We brought Aramis for his shots today. The appointment was originally scheduled for the morning, but when Porthos heard that Di Di was getting an injection, he whined that he wanted to come along. The sadist….
So we turned it into a family outing. The boys were goofing around at first, but when the needle made its appearance, they watched in awed silence as the nurse prepared the vaccine.
I don’t enjoy needles, but somehow it feels much worse when your child is at the other end of it. As the needle went in, Aramis let out a loud cry of dismay. I felt terrible for him. Surprisingly it lasted all of 5 seconds, and then he was fine. I think having his brothers around as a distraction helped. Both Athos and Porthos asked to “see the hole” and the cotton wool with the spot of blood on it….
Someone told me that it helps to put the baby on the breast while he is getting his shots so that he feels protected.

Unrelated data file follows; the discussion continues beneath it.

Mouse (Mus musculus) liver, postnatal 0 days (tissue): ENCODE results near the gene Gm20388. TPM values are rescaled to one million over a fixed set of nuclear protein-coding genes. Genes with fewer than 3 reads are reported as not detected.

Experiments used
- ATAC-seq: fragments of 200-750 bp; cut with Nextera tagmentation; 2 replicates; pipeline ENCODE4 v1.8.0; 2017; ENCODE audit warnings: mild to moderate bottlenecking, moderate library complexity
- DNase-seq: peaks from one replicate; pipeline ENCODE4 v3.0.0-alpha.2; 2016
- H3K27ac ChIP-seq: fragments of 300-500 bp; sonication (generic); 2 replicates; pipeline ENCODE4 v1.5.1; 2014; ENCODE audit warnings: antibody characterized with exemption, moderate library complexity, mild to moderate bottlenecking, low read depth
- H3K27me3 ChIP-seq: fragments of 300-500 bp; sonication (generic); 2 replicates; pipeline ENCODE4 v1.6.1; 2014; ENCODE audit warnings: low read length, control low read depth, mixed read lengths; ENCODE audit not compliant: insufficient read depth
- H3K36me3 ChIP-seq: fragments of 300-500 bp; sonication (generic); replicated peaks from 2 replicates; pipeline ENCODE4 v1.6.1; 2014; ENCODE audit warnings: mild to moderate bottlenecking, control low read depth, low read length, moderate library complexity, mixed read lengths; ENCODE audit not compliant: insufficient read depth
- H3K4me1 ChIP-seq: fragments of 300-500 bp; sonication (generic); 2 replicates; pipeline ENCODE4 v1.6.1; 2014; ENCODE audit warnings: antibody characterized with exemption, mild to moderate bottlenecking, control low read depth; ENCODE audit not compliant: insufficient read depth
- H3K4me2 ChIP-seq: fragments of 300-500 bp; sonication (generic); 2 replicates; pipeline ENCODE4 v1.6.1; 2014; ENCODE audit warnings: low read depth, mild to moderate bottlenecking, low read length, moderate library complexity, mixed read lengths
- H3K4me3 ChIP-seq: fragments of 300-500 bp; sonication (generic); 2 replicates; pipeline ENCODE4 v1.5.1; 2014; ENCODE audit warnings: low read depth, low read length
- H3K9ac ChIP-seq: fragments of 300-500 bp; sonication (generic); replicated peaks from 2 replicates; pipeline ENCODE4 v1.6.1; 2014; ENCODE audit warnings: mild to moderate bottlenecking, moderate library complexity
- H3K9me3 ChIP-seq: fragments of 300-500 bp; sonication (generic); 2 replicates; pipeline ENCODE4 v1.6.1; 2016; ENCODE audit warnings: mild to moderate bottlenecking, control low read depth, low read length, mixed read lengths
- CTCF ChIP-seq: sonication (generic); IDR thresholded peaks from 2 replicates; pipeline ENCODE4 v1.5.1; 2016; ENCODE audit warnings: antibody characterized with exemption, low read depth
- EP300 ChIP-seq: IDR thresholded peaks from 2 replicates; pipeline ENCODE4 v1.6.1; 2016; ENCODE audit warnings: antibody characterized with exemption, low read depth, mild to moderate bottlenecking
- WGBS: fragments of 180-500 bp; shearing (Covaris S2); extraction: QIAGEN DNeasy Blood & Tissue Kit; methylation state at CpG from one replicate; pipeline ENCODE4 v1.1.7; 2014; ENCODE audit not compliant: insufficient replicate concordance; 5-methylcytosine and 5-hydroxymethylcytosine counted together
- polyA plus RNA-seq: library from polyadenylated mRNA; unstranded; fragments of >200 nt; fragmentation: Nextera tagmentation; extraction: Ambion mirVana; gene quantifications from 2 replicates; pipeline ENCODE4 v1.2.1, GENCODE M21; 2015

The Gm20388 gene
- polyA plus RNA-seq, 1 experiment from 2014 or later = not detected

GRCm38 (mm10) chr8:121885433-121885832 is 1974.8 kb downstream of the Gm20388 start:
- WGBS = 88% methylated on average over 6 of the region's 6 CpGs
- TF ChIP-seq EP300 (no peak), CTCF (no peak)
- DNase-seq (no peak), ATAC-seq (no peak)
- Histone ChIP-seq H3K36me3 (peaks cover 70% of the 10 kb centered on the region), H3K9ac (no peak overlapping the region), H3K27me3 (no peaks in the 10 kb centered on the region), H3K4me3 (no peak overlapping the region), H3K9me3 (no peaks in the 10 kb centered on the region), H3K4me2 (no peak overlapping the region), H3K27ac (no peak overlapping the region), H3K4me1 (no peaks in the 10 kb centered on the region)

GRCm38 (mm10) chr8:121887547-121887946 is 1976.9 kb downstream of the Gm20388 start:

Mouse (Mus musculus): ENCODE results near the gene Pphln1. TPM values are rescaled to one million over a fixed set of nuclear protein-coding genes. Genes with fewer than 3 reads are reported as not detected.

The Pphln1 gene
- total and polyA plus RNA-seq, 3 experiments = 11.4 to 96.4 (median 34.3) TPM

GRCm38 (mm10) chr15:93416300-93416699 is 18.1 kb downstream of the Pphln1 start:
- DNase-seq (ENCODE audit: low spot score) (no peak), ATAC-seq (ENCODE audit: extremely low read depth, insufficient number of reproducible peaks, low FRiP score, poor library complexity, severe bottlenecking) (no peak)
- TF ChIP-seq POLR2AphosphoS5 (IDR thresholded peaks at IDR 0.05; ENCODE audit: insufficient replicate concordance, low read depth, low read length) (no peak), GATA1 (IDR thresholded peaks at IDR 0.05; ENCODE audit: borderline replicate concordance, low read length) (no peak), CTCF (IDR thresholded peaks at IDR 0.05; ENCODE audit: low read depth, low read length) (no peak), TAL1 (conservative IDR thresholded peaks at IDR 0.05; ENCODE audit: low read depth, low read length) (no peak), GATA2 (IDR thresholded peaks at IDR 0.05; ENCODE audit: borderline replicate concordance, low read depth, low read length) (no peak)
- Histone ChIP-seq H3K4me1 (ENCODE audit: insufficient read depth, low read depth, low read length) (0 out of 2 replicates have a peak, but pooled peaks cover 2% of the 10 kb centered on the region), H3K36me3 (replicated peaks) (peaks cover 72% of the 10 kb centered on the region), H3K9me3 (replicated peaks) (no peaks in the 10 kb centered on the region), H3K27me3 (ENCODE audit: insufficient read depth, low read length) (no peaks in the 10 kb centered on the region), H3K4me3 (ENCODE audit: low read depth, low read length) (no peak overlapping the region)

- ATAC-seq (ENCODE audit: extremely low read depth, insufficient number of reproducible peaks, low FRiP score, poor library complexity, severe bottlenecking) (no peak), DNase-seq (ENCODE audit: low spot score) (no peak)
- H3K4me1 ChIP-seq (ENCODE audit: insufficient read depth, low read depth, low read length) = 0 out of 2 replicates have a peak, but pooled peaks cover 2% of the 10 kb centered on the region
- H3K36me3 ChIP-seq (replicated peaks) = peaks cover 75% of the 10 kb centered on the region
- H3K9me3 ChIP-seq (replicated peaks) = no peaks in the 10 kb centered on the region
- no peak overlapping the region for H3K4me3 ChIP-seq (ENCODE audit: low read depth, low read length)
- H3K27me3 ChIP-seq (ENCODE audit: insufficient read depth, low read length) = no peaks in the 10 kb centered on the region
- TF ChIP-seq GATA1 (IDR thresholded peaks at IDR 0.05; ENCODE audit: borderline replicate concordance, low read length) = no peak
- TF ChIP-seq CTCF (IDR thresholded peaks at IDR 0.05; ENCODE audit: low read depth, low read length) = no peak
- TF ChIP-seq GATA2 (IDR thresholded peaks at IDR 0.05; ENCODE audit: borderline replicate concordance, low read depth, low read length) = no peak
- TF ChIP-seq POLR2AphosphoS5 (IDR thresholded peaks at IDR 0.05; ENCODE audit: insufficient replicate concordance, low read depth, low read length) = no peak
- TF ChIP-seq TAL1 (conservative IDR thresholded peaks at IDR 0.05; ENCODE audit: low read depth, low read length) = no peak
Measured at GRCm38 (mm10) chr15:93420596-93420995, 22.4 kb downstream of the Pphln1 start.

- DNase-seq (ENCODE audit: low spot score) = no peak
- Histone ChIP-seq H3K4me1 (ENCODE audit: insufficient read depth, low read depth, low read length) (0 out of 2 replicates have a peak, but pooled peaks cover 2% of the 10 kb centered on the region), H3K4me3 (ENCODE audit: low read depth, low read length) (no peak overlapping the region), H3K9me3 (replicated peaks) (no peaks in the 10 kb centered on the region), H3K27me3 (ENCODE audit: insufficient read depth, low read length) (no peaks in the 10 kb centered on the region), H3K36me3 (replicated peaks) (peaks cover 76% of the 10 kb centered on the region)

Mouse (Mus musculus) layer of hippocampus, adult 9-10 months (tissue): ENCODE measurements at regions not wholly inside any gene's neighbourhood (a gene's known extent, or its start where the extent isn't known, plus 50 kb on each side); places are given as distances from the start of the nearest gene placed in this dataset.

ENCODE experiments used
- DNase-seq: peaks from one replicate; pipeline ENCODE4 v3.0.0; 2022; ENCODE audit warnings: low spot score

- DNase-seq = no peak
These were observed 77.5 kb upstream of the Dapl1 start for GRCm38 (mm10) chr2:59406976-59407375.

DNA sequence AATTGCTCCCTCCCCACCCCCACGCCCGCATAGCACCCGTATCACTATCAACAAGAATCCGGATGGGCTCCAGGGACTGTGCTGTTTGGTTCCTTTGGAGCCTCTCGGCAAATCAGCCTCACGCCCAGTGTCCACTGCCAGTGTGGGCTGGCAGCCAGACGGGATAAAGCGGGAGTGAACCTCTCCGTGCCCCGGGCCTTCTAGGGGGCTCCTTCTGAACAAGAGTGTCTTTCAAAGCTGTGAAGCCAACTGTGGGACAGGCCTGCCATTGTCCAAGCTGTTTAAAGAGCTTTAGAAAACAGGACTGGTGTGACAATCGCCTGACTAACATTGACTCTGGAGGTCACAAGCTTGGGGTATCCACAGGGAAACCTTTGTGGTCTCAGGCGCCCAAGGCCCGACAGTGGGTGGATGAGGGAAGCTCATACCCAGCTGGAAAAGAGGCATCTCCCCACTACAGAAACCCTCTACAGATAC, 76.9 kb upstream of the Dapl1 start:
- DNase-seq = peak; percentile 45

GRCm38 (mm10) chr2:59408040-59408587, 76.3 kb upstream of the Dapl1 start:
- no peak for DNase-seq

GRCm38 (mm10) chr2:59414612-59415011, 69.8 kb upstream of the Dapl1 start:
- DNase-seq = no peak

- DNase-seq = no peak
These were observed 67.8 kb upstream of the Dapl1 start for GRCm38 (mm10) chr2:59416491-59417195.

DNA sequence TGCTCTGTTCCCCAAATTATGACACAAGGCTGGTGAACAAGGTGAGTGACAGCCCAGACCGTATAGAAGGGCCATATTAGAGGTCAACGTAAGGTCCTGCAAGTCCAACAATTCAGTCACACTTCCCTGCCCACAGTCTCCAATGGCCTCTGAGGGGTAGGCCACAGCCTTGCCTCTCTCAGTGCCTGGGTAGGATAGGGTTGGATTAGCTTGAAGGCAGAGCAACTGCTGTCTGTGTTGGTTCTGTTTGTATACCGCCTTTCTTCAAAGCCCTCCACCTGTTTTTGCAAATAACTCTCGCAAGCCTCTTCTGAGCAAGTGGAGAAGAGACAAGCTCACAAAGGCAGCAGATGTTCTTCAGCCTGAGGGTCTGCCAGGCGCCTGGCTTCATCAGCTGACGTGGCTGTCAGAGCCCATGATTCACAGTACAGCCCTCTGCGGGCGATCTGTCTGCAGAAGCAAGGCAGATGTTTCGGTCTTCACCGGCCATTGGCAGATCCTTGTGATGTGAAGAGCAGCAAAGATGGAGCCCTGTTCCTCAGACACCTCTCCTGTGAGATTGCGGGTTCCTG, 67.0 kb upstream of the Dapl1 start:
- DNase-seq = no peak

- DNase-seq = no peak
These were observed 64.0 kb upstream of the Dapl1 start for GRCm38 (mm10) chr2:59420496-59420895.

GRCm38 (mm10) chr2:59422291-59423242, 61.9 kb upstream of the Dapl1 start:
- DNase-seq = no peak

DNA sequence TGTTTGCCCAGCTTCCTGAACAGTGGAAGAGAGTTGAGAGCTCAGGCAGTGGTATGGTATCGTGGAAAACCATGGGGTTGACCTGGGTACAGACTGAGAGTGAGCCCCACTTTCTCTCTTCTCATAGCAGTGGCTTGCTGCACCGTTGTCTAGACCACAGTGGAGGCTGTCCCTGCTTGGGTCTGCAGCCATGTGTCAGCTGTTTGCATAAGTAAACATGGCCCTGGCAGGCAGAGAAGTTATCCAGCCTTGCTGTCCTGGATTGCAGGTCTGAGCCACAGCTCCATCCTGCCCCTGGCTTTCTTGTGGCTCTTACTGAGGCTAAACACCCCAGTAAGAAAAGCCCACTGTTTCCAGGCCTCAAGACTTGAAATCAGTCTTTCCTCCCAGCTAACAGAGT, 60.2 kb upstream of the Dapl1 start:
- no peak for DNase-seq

Over the weekend, we celebrated the boys’ Great Grandma’s birthday at a top-notch Chinese restaurant. Now I’m ordinarily as game as the next person for good food. But the prospect of putting two preschoolers in the company of breakable tableware, exotic ingredients, and waitresses carrying bowls of hot soup had me a little nervous.
So here are my survival tips for fine dining with the kids. They won’t make the occasion stress-free, but they might help you leave with sanity intact!
- If you expect the menu to comprise mostly things the kids won’t eat, feed them ahead of time. Most restaurants will also look the other way if you bring in outside food for very young children.
- Ask for plastic tableware for the kids, and move all breakables as far out of arm/elbow reach as possible.